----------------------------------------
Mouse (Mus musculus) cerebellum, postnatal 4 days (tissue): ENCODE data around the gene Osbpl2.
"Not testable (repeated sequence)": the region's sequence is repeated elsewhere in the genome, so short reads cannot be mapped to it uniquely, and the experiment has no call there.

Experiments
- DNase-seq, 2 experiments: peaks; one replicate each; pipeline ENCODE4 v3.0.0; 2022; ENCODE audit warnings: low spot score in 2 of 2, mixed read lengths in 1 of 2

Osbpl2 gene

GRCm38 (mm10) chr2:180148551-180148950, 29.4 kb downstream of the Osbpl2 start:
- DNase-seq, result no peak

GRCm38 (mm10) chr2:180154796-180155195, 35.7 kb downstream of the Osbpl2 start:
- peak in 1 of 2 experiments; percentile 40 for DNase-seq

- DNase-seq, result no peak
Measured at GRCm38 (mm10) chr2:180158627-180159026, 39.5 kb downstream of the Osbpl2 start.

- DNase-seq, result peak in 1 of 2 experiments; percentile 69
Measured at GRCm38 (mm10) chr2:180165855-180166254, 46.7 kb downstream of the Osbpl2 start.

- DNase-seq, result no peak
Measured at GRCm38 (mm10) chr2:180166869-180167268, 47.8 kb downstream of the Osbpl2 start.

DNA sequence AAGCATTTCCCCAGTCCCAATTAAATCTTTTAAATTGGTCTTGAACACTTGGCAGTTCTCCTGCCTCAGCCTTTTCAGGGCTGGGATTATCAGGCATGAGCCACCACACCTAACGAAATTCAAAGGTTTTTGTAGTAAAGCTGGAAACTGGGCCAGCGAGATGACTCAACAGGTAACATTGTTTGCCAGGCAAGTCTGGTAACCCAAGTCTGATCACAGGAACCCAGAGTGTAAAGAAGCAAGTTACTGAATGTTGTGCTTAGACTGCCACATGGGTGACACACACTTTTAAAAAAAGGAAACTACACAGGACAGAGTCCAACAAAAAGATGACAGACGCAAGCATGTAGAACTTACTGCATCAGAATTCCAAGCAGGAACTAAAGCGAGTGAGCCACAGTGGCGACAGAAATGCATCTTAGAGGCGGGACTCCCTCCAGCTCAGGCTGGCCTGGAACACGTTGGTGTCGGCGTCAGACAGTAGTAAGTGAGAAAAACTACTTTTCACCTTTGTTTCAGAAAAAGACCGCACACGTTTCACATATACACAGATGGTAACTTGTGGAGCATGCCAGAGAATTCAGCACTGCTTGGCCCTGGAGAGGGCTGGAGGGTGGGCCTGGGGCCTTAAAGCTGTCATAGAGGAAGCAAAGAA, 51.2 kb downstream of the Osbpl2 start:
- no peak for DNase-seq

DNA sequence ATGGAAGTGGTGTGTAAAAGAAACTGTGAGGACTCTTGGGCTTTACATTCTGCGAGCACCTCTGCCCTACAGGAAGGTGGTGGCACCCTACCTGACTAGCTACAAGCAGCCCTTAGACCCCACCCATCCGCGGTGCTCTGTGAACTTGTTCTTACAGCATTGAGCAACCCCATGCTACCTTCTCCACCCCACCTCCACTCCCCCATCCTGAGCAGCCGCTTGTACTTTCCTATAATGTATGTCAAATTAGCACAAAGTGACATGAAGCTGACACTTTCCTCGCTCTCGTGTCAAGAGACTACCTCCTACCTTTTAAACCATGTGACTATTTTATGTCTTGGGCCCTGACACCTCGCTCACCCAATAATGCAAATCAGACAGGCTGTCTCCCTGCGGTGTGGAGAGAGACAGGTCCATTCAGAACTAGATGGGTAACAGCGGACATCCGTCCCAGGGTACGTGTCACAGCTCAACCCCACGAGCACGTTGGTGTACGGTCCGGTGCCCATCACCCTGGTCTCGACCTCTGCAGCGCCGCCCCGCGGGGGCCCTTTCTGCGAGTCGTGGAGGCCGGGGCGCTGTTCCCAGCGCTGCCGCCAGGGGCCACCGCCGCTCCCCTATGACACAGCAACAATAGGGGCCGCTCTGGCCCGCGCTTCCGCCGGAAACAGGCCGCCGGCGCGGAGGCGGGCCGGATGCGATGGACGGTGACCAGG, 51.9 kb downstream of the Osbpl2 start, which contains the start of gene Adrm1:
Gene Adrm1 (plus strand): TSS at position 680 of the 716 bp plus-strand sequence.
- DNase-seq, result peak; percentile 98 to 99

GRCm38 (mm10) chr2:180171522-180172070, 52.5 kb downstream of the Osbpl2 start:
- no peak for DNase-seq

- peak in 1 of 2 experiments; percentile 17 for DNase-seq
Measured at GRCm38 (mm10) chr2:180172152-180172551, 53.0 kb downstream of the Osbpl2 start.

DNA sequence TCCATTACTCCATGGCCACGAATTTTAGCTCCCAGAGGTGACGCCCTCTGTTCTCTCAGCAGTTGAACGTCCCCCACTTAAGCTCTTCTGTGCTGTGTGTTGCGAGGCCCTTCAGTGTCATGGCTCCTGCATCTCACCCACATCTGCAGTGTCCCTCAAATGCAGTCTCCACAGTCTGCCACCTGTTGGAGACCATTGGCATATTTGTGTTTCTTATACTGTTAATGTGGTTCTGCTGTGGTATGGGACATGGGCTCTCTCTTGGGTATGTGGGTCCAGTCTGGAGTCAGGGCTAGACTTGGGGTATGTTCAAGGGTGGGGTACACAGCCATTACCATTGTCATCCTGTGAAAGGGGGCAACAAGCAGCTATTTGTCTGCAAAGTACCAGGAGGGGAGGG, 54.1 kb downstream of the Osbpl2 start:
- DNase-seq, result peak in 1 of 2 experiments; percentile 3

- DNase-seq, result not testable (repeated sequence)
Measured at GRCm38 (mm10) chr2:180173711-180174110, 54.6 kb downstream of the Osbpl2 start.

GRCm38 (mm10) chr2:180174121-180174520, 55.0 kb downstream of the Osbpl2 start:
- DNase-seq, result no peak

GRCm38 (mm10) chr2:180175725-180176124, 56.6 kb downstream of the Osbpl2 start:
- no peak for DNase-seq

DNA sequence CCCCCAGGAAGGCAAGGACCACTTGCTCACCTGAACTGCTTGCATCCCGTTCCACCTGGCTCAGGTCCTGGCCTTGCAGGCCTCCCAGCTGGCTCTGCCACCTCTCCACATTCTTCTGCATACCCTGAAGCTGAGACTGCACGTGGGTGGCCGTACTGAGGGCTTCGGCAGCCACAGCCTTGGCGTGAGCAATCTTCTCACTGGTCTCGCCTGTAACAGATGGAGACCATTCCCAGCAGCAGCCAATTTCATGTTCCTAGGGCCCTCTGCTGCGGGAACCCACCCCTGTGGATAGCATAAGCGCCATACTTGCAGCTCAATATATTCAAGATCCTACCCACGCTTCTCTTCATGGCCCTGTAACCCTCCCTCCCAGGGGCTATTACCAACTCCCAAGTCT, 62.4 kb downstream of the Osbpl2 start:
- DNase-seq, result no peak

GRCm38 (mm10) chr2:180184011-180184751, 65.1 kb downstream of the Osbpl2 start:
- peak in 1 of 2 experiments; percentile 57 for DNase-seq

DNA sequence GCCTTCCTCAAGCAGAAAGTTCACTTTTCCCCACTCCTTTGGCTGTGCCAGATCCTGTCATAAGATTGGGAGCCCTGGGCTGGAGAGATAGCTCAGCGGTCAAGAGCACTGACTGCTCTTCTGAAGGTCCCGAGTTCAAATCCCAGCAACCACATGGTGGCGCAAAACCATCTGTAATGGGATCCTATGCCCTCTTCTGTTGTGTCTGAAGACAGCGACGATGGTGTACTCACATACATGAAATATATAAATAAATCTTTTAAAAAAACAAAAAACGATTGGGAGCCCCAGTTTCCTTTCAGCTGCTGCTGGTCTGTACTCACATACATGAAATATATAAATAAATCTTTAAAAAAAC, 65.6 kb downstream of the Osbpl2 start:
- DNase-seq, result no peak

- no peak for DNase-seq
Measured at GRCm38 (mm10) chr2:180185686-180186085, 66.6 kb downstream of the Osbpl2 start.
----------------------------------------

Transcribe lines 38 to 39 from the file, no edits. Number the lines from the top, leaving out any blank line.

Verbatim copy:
- DNase-seq, result no peak

- no peak for DNase-seq